A new federal lawsuit accuses a university in Idaho for violating the religious liberty and free speech rights of three law students over their biblical views on marriage.
On Monday, a federal lawsuit was filed against the University of Idaho for violating the religious liberty and free speech rights of three law students. The university allegedly punished the three students for expressing their biblical beliefs about marriage.
The lawsuit alleged that the three students, Peter Perlot, Mark Miller, and Ryan Alexander, who are members of the Christian Legal Society (CLS) chapter at the University of Idaho, were at a community event on April 1 to condemn the use of an LGBT slur when another student asked them why the CLS required its officers to affirm that marriage is between a man and woman. One CLS member answered that the chapter "requires this because it is the only view of marriage and sexuality affirmed in the Bible."
The Christian Headlines reported that another CLS member "left a handwritten note for the student" who asked the question and told her that he "would be happy to discuss this further" in order to "both fully be heard and better understand one another's views," the lawsuit said.
A few days later, Perlot, Miller, and Alexander received "no-contact" orders from the Idaho university's Office of Civil Rights and Investigations, prohibiting them from communicating with the student who asked the question. The lawsuit alleged, "Instead of allowing the students to disagree civilly and respectfully with one another and to discuss these important issues, the University chose instead to censor Plaintiffs." KIDO Talk Radio reported that the three Christian law students were not contacted to get their side of the story and did not have an opportunity to defend themselves from the allegations.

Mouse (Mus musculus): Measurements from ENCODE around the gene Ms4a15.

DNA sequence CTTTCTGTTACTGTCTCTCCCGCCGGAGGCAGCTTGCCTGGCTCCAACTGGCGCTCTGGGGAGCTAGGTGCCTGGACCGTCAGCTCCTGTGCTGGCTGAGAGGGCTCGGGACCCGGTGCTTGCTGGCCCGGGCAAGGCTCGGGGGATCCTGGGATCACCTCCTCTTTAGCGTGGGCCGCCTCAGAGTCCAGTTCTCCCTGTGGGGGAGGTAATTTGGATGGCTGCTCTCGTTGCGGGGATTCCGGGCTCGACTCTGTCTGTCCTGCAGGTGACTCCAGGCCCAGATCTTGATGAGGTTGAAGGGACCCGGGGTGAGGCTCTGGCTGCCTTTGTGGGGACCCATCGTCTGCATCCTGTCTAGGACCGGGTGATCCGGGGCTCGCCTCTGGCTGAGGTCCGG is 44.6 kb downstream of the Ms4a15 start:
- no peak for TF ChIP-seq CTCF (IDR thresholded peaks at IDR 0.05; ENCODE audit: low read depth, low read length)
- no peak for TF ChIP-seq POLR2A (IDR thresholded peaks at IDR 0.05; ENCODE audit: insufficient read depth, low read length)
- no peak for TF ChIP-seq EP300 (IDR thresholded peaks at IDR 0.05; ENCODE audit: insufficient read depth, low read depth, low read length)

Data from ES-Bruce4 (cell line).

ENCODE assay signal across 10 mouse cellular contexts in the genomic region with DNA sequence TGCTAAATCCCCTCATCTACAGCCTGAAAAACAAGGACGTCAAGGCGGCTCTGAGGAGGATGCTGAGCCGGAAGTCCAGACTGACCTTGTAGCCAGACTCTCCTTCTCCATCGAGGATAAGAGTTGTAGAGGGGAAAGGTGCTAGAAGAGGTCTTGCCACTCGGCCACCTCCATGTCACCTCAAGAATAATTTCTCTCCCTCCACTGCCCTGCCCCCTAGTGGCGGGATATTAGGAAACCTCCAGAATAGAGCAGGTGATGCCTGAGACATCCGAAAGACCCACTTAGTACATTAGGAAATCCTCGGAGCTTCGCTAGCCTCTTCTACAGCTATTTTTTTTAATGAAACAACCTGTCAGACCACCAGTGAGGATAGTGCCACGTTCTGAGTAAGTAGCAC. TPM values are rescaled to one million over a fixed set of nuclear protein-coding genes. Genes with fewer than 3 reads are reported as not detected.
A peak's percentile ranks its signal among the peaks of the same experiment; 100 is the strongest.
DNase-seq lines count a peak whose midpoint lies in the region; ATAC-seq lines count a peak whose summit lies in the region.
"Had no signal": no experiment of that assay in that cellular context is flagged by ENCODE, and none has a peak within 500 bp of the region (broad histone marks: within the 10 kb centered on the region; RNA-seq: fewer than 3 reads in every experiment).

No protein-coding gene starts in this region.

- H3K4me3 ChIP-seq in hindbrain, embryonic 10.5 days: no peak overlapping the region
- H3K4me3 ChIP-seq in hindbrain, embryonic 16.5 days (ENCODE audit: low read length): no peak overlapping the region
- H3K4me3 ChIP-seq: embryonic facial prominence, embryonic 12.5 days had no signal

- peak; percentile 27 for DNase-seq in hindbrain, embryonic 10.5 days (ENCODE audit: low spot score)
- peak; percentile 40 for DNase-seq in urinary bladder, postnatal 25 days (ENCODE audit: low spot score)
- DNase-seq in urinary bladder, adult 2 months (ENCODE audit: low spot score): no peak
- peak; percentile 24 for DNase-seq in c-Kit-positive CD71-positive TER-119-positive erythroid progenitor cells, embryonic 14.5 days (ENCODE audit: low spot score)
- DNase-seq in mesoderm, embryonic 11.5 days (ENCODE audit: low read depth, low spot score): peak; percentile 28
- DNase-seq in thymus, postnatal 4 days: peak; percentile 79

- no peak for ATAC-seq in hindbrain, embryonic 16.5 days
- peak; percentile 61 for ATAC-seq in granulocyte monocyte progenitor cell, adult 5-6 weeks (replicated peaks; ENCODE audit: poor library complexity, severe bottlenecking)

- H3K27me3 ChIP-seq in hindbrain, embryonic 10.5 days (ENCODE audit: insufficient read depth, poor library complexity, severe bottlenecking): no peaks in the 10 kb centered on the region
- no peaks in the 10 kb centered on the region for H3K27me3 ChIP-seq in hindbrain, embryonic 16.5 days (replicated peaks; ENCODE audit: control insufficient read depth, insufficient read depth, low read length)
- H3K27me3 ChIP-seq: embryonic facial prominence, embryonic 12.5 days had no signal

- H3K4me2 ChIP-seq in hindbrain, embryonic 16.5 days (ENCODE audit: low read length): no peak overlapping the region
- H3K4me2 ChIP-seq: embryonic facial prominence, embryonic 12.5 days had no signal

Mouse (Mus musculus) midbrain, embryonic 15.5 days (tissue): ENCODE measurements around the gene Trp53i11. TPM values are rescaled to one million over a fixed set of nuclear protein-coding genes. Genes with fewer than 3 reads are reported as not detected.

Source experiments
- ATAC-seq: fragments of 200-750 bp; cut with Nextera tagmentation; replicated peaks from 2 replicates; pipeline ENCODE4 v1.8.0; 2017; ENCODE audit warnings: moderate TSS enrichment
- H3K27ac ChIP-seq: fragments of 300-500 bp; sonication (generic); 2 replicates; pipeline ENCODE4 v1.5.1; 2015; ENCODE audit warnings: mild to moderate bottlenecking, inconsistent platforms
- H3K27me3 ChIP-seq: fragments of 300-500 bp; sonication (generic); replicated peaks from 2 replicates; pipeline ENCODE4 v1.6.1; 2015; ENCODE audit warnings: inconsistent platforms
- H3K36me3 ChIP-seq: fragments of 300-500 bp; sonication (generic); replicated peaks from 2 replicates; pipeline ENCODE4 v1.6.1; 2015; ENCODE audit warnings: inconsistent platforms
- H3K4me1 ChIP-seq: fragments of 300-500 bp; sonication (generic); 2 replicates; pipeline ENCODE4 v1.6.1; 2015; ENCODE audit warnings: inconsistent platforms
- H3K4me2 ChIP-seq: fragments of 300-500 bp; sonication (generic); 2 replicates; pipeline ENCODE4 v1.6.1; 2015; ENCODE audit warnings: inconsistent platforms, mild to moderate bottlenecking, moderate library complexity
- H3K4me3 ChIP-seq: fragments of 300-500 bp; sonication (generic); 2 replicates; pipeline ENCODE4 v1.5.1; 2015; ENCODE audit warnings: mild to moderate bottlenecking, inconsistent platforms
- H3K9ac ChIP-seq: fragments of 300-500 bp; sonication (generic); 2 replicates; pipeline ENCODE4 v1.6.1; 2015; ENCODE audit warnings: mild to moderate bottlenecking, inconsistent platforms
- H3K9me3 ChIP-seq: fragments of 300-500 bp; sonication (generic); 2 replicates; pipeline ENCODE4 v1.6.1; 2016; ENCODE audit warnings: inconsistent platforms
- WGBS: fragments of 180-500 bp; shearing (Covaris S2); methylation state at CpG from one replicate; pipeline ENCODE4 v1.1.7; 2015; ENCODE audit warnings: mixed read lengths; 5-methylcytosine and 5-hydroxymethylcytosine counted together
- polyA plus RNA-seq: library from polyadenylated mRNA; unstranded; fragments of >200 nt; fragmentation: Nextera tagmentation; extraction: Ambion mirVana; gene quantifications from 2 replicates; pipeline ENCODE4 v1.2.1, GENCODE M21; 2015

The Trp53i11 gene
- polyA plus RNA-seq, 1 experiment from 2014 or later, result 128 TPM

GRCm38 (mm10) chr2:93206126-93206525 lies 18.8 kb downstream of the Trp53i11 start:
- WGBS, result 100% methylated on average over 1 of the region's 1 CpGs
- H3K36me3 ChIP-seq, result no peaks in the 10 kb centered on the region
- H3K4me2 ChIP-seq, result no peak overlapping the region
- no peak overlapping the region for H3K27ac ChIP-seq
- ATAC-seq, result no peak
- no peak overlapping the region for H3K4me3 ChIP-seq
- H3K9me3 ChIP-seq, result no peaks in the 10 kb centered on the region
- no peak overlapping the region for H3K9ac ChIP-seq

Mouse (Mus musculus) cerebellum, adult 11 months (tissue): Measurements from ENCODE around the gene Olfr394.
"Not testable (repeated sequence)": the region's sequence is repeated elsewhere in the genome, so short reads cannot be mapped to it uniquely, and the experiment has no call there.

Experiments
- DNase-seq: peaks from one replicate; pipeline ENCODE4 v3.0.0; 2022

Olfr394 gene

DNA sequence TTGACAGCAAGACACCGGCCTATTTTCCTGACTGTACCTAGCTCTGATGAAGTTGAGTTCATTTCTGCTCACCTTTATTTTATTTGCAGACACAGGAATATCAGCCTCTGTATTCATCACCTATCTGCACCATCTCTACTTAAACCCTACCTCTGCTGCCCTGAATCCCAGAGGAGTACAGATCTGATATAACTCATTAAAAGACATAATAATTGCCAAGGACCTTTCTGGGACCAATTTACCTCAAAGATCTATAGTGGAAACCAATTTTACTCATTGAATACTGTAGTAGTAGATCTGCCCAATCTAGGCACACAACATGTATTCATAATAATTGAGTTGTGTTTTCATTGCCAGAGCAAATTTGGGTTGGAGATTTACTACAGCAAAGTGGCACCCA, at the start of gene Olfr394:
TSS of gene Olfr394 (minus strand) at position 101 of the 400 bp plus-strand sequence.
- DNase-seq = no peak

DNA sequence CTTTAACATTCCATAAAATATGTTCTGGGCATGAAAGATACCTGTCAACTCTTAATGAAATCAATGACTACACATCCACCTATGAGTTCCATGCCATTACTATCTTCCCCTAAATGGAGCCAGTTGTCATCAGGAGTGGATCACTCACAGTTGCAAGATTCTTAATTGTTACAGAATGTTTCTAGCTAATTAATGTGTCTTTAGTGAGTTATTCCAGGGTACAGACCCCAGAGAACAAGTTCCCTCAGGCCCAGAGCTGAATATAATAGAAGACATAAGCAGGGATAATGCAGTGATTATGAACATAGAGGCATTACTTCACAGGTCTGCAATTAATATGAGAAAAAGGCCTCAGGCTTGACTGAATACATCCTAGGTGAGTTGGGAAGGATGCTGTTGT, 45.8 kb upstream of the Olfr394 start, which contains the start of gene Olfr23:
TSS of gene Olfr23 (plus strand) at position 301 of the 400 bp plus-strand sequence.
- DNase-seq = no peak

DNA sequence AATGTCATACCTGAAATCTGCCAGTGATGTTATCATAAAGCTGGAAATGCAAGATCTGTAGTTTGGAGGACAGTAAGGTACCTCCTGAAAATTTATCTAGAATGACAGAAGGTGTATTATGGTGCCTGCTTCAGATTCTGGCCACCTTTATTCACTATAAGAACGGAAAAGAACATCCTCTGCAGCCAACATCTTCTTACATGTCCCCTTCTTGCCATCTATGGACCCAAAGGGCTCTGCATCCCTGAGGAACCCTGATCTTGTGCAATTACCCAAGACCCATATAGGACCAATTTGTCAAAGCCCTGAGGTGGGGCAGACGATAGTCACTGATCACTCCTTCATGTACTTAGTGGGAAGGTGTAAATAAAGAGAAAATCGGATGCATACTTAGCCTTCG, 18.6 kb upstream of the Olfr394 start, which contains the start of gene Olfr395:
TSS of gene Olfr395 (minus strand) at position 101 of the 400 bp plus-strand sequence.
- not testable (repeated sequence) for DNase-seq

The lawsuit argues that the punishment violates the students' rights under the First Amendment's Free Speech Clause. Alliance Defending Freedom (ADF) Michael Ross remarked, "Students of all religious and ideological stripes must be free to discuss and debate the important issues of our day, especially law students who are preparing for a career that requires civil dialogue among differing viewpoints."
"Yet the University of Idaho is shutting down Peter, Mark, and Ryan because of their religious beliefs," Ross added. "This is illegal behavior from any government official, and we urge the university officials to right their discriminatory actions immediately."
Elsewhere in the state, the newly established Idaho Family Policy Center has helped draft and push three of the "biggest and most controversial pieces of legislation during the 2022 session," the Idaho Capital Sun reported. One measure bans most abortions in Idaho by allowing civil lawsuits against medical providers, while another bill makes it a felony to provide gender affirming care to minors. Lastly, the organization also helped push a bill holding librarians criminally liable for children who access "obscene materials."
The Idaho Family Policy Center came about from previous and similar efforts that were not as successful in the past, including the Idaho Family Forum, which was affiliated with Focus on the Family, which has a lobbying organization called Family Policy Alliance. The Idaho Family Forum dissolved in 2000 and a similar group started the Cornerstone Institute of Idaho, which failed as well. In 2017, the Family Policy Alliance took over Cornerstone and re-established it as the Family Policy Alliance of Idaho.